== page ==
Project Metrics allows you to define threshold values for each metric. You can find this feature in the Options menu. You can define a set of rules, one rule per each metric you're interested in. Define an acceptable range or a minimum/maximum acceptable value. Alternatively, you can watch out for outliers, which are exceptional values in the data at hand.
|Limit type||Acceptable range||Warning range|
|<= "Must not exceed"||metric <= limit||metric > limit|
|Range||lowerlimit <= metric <= upperlimit||metric < lowerlimit
metric > upperlimit
|>= "Must be at least"||metric >= limit||metric < limit|
|Outliers||"Normal" values||Exceptionally low or high values|
|Extreme outliers||"Normal" values||Extremely exceptional low or high values|
If the metric exceeds its limits, it is displayed in red to catch your attention.
You can define several sets of limits. For example, you could define easy limits for a quick quality check and stricter limits to achieve gold quality. Alternatively, you can use different limits for different kinds of projects if you feel that's the correct approach in your work.
Notice that rounding may give some effects at the boundaries. For example, if your limit is <=4, the value of 4.0 may be shown in red if it the exact value is 4.02.
Project Metrics supports a number of predefined rule sets for quick access. You can use them as a starting point for defining your own limits.
|<Default limits>||Suggested set of basic limits, see below.|
|<No limits>||No rules apply, metrics can have any value.|
|<Outliers, extreme>||Statistically extremely exceptional values are detected.|
|<Outliers>||Statistically exceptional values are detected.|
|<Require comments>||The amount of commentation and whitespace should be reasonable for the project and each individual file as well. Each procedure should be commented.|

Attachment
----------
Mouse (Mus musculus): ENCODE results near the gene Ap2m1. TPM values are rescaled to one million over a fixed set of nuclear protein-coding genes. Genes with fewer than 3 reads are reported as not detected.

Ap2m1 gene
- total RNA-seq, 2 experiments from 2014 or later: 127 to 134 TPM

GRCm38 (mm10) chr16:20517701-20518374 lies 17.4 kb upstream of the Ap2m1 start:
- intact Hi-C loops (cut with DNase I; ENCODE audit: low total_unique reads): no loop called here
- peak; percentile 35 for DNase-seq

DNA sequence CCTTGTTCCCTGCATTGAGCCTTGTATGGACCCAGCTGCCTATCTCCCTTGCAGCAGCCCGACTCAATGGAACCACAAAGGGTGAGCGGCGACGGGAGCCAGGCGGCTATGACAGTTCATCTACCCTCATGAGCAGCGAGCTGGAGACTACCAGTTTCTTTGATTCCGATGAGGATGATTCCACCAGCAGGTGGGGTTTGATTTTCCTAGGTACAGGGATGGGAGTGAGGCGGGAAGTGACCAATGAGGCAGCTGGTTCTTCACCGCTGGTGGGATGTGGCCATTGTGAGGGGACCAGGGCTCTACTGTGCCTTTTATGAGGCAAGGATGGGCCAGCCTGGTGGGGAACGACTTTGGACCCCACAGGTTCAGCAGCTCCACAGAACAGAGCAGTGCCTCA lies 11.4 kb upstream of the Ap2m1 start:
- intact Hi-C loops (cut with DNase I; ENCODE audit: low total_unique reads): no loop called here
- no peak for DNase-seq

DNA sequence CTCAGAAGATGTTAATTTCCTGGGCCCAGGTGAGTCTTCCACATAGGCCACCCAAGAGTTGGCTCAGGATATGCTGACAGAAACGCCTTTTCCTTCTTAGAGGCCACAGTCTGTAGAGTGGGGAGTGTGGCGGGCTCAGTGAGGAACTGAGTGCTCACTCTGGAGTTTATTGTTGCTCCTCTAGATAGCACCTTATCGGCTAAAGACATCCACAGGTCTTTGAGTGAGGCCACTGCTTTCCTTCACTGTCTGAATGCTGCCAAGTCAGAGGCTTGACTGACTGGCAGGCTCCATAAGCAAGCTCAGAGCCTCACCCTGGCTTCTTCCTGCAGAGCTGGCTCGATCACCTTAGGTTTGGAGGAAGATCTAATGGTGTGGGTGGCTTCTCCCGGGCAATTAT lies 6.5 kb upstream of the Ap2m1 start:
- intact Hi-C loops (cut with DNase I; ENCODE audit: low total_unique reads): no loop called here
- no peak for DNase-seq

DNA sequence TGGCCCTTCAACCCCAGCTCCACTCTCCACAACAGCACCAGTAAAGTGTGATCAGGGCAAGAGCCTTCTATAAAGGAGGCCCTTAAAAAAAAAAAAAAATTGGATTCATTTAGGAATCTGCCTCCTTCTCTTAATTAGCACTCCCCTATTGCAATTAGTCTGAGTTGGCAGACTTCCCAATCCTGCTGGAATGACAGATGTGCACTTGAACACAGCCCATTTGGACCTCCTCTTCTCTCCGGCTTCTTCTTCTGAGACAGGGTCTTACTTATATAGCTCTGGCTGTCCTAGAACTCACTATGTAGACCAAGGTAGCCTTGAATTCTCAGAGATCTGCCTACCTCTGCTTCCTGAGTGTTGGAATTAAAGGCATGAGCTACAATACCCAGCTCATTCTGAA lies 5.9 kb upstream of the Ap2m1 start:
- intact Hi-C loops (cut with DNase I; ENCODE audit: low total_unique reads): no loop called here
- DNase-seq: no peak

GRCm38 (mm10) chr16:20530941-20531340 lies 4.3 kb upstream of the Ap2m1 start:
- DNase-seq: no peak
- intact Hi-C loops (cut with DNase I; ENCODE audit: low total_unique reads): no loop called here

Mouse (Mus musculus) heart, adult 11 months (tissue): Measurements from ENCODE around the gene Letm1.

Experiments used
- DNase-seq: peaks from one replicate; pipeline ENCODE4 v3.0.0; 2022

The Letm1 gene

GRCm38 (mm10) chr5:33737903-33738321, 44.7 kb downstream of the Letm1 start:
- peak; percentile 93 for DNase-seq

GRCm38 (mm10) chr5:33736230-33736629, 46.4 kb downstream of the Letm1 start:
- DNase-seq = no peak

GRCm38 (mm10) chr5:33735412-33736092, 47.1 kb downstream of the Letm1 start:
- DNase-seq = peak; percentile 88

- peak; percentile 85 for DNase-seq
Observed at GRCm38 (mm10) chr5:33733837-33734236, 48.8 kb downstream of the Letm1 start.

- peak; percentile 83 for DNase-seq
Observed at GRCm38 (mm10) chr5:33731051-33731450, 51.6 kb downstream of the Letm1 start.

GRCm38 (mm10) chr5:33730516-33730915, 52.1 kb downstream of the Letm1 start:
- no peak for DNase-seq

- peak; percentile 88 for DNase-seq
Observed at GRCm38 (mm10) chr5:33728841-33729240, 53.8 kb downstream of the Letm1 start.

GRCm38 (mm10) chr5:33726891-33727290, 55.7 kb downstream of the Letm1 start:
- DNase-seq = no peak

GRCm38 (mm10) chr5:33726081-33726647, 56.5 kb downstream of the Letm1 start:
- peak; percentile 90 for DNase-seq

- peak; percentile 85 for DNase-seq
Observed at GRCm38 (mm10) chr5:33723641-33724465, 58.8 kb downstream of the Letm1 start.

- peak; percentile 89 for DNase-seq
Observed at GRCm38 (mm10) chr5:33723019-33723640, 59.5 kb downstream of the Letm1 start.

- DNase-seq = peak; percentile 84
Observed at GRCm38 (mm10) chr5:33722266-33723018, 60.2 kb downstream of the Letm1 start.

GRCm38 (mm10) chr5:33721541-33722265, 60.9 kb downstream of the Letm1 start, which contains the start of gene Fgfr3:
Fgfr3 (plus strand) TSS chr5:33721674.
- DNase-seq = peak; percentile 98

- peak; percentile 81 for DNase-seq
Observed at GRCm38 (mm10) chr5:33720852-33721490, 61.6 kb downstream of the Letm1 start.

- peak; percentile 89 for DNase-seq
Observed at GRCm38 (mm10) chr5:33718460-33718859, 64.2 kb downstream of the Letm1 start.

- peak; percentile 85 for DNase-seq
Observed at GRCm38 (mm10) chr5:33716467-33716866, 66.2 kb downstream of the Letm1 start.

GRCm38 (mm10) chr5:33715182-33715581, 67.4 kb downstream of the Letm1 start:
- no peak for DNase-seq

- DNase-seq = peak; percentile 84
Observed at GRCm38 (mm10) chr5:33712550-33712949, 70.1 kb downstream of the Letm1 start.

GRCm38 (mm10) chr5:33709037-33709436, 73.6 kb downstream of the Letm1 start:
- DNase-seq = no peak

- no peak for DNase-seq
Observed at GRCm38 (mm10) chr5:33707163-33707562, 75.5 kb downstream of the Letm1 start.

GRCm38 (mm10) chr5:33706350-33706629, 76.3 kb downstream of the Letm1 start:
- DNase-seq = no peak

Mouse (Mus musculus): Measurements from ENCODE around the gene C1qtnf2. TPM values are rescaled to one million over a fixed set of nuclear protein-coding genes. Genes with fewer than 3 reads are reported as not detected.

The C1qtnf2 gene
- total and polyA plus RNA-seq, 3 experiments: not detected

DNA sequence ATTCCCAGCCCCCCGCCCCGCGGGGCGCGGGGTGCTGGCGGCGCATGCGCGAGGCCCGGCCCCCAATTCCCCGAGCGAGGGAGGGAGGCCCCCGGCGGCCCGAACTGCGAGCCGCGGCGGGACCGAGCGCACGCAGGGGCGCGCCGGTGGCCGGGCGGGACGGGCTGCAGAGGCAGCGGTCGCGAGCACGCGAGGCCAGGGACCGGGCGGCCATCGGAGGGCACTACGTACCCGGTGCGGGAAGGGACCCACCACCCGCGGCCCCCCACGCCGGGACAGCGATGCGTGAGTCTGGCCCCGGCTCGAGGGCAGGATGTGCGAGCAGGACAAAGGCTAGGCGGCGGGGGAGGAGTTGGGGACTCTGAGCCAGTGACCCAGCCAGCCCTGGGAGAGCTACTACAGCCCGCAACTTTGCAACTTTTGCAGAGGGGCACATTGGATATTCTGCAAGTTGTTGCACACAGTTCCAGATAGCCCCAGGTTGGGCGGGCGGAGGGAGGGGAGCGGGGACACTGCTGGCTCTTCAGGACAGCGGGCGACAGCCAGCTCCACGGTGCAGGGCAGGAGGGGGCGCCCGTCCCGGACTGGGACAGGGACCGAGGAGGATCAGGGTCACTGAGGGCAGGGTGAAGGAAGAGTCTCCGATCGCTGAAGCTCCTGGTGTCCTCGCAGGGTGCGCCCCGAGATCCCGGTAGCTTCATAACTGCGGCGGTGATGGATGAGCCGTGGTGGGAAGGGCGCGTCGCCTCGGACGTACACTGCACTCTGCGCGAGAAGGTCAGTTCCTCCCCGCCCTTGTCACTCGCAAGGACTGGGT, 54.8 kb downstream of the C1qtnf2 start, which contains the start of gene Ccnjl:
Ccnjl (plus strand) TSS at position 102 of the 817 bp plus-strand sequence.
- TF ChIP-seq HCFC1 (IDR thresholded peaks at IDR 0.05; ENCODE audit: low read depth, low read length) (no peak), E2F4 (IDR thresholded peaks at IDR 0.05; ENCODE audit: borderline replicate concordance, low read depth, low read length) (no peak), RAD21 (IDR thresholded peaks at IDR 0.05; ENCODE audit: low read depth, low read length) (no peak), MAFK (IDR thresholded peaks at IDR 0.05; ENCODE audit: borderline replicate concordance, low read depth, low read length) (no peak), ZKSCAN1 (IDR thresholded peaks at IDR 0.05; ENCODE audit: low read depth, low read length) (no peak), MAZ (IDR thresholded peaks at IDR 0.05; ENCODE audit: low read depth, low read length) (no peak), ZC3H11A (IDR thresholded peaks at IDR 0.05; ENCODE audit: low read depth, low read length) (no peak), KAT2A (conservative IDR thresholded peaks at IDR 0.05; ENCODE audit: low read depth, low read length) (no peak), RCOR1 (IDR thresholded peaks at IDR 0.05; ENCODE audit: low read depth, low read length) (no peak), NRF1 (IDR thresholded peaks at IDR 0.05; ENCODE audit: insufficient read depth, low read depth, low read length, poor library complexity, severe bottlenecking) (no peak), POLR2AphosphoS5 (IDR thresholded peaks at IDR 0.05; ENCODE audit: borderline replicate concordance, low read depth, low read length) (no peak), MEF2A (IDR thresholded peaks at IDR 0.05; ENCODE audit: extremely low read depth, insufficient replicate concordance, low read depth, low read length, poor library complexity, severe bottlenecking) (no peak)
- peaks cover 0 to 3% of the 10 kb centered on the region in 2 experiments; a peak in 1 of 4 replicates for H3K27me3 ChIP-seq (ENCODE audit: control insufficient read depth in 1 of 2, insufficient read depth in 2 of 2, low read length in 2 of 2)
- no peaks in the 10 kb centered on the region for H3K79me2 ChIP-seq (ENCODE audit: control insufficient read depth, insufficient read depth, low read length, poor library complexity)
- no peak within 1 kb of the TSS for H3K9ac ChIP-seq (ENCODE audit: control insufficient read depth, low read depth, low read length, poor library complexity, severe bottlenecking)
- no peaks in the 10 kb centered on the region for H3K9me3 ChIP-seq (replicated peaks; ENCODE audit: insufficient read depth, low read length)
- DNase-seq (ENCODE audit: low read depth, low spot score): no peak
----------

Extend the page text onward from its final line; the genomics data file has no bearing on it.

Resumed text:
This set of rules is a suggestion for a basic set of limits. You can change the limits according to your standards, add values you want to monitor and remove metrics that you're not interested in. The limits are fully configurable. It is not compulsory to follow the default limits, these are only a starting point.
|maxDIT <= 5||Class inheritance tree should be limited to a reasonable depth.|
|AHF >= 1||Class variables should always be declared private (AHF=1). This is the same as VARSnp but on the project level.|
|File LLOC >= 1||File should not be empty.|
|Class LLOC >= 3||Class should not be empty.|
|Class DIT <= 5||Class inheritance tree should be limited to a reasonable depth.|
|WMC in range [1,50]||Class should define at least one method and the number of methods should be reasonable.|
|VARSnp <= 0||Class variables should always be declared private (VARSnp=0). This is the same as AHF but on the class level.|
|LCOM1 <= 0||LCOM1 other than 0 indicates class that lacks cohesion.|
|LCOM3 <= 0.99||LCOM3 >= 1 indicates class that lacks cohesion.|
|LCOM4 <= 1||LCOM4 >= 2 indicates class that lacks cohesion.|
|Procedure LINES <= 66||Procedure should fit on one page when printed.|
|Procedure LLOC >= 3||Procedure should have executable content.|
|Procedure MCOMM >= 1||Procedure should be commented.|
|CC <= 10||Cyclomatic complexity should be limited to a reasonable value.|
|DCOND <= 5||Conditional nesting should be limited to a reasonable depth.|
|DLOOP <= 2||Loop nesting should be limited to a reasonable depth.|
|PARAMS <= 5||Number of procedure parameters should be limited.|
Below you can find suggested limits that are not on by default. You can add them by yourself if you feel they could be useful with your projects.
|ROOTS <= 1||The class hierarchy should derive from a common root class. This rule is not applicable to VB Classic where inheritance doesn't exist.|
|DEAD <= 0.05||Amount of dead code should not exceed 5%.|
|Project LLOW% in range [0.08,0.20]||A reasonable amount of empty lines should be used to add legibility to code. This rule requires that 8%..20% of lines are empty. Other ranges, such as 8%..16%, 10%..20% and 10%..30% have a also been suggested.|